When it comes to sugar, it’s all in how it’s packaged. Sugar-containing foods in their natural form, whole fruit, for example, tend to be highly nutritious—nutrient-dense, high in fiber, and low in glycemic load. Refined, concentrated sugar consumed in large quantities is undesirable for diabetics and for obese individuals. Non-caloric and sweeteners are available as sugar substitutes. Artificial sweeteners and other sugar substitutes are found in a variety of food and beverages marketed as “sugar-free” or “diet,”
An ideal sweetener is as sweet as or sweeter than sucrose, has a pleasant taste with no aftertaste, is colourless, odorless, readily soluble, stable, functional and economically feasible. It also is nontoxic, does not promote dental cavities and is either metabolised normally or excreted from the body unchanged without contributing to any metabolic abnormalities.
The American Heart Association (AHA) and American Diabetes Association (ADA) have given a cautious nod to the use of artificial sweeteners in place of sugar to combat obesity, metabolic syndrome, and diabetes, all risk factors for heart disease.
Reducing calories could help you attain and maintain healthy body weight, and thereby lower your risk of heart disease and diabetes.
Natural Sweeteners other than Sugar include:
- Fruit juices and nectars
- Maple syrup
- Sugar Alcohols
Natural sweeteners have a variety of uses at home and in the food industry. Some times they are called as added sugars, as they are added to the food during food processing.
Artificial sweeteners aren’t carbohydrates. So unlike sugar, artificial sweeteners generally don’t raise blood sugar levels. One concern is that people who use artificial sweeteners may replace the lost calories through other sources, or have that food item in larger quantities.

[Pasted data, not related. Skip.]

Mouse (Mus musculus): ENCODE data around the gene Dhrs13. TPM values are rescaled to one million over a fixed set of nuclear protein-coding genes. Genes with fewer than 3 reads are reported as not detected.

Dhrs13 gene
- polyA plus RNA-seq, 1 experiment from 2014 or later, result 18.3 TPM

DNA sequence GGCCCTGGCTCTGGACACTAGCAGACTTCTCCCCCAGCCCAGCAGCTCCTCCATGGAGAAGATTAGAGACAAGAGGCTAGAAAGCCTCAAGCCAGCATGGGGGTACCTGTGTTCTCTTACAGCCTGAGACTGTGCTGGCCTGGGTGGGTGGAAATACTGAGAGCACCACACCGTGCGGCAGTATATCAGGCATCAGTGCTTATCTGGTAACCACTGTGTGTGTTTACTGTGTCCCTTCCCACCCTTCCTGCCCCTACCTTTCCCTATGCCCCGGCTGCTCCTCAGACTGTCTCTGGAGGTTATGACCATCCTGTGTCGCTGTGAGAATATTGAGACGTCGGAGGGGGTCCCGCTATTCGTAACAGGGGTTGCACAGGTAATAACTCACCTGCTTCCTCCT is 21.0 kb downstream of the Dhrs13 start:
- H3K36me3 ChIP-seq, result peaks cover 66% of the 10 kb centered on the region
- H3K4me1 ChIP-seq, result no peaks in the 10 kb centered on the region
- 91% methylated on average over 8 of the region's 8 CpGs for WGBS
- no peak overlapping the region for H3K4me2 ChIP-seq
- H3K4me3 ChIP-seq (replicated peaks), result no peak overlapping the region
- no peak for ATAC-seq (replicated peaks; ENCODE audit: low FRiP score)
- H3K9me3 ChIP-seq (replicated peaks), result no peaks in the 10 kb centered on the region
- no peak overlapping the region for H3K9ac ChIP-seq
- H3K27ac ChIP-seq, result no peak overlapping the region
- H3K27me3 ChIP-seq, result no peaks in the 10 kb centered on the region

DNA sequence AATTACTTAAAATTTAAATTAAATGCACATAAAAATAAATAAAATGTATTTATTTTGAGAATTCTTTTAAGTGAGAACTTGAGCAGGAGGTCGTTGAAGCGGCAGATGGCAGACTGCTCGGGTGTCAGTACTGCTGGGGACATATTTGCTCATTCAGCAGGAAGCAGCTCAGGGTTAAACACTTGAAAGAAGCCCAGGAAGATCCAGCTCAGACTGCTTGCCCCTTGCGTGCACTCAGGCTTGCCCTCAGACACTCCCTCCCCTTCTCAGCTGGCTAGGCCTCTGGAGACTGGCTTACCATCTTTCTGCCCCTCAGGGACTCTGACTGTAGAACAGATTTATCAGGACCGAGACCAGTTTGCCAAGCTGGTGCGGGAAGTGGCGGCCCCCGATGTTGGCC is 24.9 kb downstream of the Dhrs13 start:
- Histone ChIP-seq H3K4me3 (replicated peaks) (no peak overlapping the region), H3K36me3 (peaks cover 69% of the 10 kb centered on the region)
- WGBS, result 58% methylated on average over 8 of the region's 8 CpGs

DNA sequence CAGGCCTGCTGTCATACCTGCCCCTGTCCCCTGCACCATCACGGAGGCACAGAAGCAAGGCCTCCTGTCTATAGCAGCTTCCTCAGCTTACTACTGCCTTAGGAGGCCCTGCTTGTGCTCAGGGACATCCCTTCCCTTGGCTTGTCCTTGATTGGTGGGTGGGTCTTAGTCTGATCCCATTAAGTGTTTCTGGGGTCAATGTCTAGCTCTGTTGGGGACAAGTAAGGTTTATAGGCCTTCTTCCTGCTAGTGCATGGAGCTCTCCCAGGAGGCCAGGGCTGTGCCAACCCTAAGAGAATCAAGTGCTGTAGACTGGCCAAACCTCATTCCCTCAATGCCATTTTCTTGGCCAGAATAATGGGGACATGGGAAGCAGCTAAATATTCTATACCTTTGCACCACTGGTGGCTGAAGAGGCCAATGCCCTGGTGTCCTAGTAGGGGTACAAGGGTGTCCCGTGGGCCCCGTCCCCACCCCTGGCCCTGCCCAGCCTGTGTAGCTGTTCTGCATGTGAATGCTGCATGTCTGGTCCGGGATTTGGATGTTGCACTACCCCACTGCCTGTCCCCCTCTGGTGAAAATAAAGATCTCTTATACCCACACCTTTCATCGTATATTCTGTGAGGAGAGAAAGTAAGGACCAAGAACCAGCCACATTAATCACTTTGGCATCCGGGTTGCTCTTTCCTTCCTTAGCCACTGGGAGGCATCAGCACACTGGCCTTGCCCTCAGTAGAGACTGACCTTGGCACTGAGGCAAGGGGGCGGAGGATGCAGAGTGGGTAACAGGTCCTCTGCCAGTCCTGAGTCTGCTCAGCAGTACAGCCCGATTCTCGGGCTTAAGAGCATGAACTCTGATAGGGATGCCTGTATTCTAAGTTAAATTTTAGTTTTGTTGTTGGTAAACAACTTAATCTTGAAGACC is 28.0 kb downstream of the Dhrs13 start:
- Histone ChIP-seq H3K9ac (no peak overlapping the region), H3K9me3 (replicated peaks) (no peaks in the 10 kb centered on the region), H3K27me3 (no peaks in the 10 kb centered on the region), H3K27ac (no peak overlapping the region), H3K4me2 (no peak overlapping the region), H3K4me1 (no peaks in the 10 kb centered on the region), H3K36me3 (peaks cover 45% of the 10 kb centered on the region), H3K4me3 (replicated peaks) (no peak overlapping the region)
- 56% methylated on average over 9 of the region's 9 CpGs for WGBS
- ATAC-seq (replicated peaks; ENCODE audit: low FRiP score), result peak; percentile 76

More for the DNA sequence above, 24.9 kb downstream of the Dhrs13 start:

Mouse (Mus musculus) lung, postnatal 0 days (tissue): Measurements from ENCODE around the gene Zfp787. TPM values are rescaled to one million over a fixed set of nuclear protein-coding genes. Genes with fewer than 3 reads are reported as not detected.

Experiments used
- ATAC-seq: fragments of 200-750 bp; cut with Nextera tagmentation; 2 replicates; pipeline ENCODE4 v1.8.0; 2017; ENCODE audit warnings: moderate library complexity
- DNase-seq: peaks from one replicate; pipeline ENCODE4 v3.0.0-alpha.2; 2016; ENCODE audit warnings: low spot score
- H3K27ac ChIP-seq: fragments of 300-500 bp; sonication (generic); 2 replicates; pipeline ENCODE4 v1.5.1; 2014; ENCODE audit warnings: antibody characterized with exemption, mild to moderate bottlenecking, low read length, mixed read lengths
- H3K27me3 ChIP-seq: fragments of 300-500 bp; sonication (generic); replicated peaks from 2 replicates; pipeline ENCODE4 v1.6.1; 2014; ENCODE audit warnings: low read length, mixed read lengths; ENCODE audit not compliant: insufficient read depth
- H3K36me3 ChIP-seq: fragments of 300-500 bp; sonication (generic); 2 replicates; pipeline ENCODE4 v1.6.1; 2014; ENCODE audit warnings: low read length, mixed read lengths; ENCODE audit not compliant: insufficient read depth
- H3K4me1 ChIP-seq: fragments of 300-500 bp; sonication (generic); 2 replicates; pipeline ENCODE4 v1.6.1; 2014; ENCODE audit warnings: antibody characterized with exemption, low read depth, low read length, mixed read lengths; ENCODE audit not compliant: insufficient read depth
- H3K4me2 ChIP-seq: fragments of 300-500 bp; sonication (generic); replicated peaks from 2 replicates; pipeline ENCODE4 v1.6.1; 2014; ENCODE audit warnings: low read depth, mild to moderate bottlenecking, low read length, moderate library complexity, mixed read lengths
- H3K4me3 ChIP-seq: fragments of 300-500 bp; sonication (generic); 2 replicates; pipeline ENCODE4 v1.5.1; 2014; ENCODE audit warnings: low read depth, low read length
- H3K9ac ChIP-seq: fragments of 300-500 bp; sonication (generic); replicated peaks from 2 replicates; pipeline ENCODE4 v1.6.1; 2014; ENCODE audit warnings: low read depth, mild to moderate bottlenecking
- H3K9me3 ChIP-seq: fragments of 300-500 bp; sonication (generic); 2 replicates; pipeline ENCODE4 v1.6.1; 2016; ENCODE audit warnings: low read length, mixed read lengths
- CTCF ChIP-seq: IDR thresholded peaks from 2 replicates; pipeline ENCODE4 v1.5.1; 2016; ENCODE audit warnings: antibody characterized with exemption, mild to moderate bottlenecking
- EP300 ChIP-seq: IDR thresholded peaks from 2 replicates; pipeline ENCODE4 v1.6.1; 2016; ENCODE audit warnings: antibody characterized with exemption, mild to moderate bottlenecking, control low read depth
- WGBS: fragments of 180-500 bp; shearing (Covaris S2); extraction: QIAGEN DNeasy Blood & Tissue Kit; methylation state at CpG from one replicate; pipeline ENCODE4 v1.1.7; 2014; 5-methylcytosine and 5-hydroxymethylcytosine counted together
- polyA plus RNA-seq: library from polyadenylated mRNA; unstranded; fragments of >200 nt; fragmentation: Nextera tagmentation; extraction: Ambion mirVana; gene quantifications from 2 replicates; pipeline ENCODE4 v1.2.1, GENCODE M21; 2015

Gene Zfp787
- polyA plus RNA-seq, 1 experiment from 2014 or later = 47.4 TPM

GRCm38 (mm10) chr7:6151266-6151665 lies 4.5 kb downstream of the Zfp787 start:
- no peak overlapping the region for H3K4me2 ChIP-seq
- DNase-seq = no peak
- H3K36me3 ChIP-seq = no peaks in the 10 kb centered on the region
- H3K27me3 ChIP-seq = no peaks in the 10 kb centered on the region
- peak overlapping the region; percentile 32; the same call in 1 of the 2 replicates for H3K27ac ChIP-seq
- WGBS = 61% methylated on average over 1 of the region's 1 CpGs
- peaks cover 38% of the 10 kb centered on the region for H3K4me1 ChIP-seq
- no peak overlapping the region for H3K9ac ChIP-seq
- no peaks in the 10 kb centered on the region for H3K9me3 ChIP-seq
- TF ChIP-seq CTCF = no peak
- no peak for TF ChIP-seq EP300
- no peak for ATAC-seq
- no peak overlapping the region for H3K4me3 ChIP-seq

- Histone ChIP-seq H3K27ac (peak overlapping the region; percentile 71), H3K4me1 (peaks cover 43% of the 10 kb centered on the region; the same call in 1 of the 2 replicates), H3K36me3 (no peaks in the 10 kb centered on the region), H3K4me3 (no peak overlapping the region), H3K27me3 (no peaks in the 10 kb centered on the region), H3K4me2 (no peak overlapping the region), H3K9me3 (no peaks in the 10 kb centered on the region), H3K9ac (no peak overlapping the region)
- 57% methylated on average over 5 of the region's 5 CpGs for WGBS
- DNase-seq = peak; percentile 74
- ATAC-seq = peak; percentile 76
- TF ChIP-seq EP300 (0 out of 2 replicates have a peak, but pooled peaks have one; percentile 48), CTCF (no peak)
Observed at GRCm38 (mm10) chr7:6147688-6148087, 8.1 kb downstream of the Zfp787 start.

Artificial sweeteners are widely used in processed foods, including:
- Soft drinks, powdered drink mixes, and other beverages
- Baked goods
- Canned foods
- Jams and jellies
- Dairy products
Artificial sweeteners are also popular for home use. Some can even be used in baking or cooking. Artificial sweeteners which are used are Cyclamate, Alitame, Acesulfame – K, Aspartame, Saccharin, Sucralose, etc. They are many many times (even 2000) sweeter than the regular sugar so can be used in very limited quantity.
Can Diabetic patients use sugar substitutes?
Over time, there have been many sugar substitutes, and which one to use is a personal choice. They are safe for people with diabetes, and they can be used to reduce both your calorie and carbohydrate intake. Sugar substitutes also can help curb those cravings you have for something sweet. Artificial sweeteners are many times sweeter than sugar, so it takes a smaller amount to sweeten foods.
What amount of sweetener is safe to eat?
As part of the approval process for each non-nutritive sweetener, an Acceptable Daily Intake (ADI) level is set. The ADI is the estimated amount per kilogram of body weight that a person can consume, on average, every day, over a lifetime without risk. ADIs are set 100 times less than the smallest amount that may cause health concerns, so it’s extremely difficult for most people to reach the ADI.
|Name of the Sweetener||Sweetness||ADI (in mg per kg of body weight)|
Explanation of the above table:
Column 1: Name of Sweetener.
Column 2: Sweetness compared to sugar.
Column 3: ADI is the Acceptable Daily Intake in mg of the substance per Kg of body weight.
Artificial sweeteners are thought to be beneficial for diabetics or obese where refined sugar can be a problem. These low-calorie sweeteners are seemingly safe to use, provide sweetness without calories, and provide a choice of sweet foods to those who otherwise cannot take refined sugars.